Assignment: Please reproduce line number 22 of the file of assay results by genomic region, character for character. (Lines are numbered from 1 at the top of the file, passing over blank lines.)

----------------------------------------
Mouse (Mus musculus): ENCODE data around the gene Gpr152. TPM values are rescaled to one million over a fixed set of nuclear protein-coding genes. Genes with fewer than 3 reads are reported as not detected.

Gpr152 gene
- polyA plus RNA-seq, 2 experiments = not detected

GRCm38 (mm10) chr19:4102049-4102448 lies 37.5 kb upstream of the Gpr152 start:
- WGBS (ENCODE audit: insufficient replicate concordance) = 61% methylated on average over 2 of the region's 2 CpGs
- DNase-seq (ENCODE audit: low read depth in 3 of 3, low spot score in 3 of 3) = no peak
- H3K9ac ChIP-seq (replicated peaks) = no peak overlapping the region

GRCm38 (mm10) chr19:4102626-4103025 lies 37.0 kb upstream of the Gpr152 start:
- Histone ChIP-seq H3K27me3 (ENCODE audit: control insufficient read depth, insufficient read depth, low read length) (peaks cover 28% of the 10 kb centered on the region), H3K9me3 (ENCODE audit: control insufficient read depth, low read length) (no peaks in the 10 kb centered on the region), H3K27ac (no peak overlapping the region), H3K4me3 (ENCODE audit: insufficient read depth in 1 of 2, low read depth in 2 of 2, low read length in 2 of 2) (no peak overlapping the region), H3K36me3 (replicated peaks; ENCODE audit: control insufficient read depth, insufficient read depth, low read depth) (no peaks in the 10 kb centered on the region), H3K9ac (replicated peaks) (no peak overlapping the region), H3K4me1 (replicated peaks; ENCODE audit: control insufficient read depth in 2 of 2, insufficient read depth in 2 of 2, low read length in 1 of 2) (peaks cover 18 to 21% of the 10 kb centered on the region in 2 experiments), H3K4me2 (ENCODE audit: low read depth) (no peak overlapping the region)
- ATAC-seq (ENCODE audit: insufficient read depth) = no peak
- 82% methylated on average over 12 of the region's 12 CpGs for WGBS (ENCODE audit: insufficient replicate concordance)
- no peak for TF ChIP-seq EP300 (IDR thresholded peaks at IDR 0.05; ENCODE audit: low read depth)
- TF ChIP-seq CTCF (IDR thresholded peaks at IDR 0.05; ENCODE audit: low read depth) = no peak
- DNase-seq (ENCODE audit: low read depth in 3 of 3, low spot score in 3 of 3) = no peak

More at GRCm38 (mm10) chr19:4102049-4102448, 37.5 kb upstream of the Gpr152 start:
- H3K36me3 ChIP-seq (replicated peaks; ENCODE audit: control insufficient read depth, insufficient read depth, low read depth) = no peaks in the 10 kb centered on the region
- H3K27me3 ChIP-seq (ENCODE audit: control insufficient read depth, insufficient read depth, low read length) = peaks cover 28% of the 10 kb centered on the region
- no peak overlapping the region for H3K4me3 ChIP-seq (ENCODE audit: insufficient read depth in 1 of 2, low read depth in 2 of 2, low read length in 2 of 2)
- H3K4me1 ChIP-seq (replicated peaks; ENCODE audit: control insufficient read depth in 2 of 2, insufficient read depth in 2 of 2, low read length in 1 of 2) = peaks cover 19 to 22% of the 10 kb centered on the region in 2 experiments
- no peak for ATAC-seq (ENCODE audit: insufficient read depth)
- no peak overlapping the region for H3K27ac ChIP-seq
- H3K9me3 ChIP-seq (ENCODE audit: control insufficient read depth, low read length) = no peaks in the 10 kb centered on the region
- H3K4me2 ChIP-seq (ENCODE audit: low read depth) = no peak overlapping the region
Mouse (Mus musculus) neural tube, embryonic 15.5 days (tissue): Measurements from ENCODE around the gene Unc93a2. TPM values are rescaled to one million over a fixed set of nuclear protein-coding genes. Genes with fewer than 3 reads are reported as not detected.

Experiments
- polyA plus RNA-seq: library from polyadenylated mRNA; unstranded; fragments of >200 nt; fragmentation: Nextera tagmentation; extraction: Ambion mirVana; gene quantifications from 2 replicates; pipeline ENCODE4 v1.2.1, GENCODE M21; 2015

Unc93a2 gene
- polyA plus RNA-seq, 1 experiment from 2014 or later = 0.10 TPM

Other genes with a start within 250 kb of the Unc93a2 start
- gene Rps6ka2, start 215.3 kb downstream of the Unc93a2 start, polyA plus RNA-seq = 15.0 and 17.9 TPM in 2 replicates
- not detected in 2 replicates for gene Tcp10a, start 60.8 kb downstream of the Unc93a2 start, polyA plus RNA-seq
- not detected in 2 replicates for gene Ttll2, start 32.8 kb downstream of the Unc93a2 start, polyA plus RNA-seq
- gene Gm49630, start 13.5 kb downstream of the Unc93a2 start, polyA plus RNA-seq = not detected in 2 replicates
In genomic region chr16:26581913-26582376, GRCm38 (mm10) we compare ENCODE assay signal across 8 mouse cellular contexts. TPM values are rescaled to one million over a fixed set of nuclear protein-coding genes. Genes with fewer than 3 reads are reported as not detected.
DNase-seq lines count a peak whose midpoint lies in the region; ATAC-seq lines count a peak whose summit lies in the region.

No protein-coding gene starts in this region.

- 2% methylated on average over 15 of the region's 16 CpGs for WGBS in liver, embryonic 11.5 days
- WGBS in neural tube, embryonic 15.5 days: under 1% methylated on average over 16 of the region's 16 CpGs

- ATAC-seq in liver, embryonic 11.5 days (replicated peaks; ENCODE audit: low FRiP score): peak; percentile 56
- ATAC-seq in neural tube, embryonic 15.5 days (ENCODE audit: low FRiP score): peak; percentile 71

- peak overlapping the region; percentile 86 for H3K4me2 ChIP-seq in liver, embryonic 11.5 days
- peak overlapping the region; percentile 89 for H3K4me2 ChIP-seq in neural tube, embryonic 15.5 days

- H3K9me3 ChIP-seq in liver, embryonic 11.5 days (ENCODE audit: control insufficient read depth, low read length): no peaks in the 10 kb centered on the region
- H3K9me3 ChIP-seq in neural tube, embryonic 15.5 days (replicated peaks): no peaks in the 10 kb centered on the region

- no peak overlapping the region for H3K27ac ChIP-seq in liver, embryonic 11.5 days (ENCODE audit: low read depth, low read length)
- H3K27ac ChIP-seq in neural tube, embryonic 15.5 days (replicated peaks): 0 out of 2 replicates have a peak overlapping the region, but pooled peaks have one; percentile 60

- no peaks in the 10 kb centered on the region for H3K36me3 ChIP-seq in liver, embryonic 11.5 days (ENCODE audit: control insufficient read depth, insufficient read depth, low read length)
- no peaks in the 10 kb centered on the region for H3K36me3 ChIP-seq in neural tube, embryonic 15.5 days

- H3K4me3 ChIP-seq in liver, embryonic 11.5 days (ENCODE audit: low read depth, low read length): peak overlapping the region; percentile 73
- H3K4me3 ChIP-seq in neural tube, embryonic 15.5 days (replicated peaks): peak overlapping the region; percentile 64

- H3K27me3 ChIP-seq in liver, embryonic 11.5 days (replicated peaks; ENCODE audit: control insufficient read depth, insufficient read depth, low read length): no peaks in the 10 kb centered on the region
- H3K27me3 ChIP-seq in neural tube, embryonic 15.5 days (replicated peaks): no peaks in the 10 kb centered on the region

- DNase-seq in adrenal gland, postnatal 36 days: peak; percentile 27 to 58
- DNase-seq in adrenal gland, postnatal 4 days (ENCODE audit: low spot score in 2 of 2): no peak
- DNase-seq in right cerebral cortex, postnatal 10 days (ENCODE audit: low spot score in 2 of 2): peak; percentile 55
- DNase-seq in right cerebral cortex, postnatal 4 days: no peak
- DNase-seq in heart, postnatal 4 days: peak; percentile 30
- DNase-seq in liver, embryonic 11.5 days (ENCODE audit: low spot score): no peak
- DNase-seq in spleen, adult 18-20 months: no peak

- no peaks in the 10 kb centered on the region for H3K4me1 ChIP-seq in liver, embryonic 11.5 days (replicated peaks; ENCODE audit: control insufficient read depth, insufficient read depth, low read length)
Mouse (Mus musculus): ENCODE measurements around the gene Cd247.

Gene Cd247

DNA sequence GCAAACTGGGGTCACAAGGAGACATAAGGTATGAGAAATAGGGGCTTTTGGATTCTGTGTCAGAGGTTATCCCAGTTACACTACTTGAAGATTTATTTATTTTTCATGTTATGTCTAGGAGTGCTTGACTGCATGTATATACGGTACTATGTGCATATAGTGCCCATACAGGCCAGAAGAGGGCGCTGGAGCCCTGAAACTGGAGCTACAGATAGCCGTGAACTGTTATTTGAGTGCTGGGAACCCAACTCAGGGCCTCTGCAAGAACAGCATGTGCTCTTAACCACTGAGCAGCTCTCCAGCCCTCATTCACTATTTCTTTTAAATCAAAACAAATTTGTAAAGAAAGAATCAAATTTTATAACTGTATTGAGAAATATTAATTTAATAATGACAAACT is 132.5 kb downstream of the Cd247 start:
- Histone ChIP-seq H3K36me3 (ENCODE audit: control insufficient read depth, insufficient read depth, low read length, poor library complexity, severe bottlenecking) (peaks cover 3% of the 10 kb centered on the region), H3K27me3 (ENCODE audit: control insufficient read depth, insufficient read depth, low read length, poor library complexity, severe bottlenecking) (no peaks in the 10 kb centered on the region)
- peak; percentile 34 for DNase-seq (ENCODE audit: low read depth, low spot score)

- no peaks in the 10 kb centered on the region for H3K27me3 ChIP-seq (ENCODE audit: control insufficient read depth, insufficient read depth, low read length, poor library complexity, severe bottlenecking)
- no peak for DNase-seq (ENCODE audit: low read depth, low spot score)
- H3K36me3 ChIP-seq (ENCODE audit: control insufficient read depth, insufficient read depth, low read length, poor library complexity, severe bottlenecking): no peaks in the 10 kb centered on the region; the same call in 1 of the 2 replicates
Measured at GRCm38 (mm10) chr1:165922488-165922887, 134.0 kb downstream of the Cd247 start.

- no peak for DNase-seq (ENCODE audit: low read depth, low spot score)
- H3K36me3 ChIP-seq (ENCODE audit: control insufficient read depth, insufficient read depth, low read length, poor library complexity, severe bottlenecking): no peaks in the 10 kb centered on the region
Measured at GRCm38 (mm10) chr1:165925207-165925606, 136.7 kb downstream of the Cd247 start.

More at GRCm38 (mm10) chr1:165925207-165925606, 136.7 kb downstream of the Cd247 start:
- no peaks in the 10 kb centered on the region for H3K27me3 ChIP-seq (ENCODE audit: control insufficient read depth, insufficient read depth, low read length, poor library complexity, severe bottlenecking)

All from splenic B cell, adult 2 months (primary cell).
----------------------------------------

- H3K9me3 ChIP-seq (ENCODE audit: control insufficient read depth, low read length) = no peaks in the 10 kb centered on the region